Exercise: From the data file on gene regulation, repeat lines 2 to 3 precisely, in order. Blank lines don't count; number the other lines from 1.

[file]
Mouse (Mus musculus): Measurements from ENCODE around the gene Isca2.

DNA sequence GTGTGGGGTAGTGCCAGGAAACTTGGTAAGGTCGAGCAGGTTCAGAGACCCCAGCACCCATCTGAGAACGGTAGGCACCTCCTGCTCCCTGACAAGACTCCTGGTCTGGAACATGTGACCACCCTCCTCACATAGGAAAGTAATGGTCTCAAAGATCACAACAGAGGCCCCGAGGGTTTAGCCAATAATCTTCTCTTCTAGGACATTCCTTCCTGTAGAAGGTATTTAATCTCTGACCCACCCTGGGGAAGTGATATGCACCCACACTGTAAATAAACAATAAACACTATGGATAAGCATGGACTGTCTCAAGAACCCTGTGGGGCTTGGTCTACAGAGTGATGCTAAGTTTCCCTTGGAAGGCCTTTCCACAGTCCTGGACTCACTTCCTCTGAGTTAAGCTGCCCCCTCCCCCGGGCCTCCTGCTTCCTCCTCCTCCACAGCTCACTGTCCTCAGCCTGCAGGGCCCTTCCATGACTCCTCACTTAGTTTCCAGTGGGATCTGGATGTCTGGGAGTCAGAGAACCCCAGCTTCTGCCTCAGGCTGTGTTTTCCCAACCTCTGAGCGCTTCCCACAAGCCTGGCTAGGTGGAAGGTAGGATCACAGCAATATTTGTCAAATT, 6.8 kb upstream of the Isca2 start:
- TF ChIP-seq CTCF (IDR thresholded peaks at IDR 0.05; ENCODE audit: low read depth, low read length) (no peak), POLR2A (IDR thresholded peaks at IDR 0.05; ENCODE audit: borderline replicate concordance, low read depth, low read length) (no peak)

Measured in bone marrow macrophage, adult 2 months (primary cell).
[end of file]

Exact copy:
DNA sequence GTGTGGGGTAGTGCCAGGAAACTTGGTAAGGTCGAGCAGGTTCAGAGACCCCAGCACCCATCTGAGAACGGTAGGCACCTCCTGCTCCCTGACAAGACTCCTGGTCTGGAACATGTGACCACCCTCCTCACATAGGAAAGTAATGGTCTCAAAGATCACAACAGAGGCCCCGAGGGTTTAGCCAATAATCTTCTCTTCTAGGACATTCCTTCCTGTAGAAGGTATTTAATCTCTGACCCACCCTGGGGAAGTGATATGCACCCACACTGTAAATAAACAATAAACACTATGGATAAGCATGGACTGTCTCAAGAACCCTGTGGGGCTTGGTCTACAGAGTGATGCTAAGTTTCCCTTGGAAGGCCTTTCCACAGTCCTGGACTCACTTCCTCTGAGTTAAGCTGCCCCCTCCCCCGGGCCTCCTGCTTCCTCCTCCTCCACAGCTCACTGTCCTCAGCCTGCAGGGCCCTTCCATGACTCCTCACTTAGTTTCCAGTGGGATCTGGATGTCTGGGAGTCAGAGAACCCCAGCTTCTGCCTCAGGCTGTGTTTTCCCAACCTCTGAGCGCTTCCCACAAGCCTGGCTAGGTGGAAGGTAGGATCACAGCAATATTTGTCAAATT, 6.8 kb upstream of the Isca2 start:
- TF ChIP-seq CTCF (IDR thresholded peaks at IDR 0.05; ENCODE audit: low read depth, low read length) (no peak), POLR2A (IDR thresholded peaks at IDR 0.05; ENCODE audit: borderline replicate concordance, low read depth, low read length) (no peak)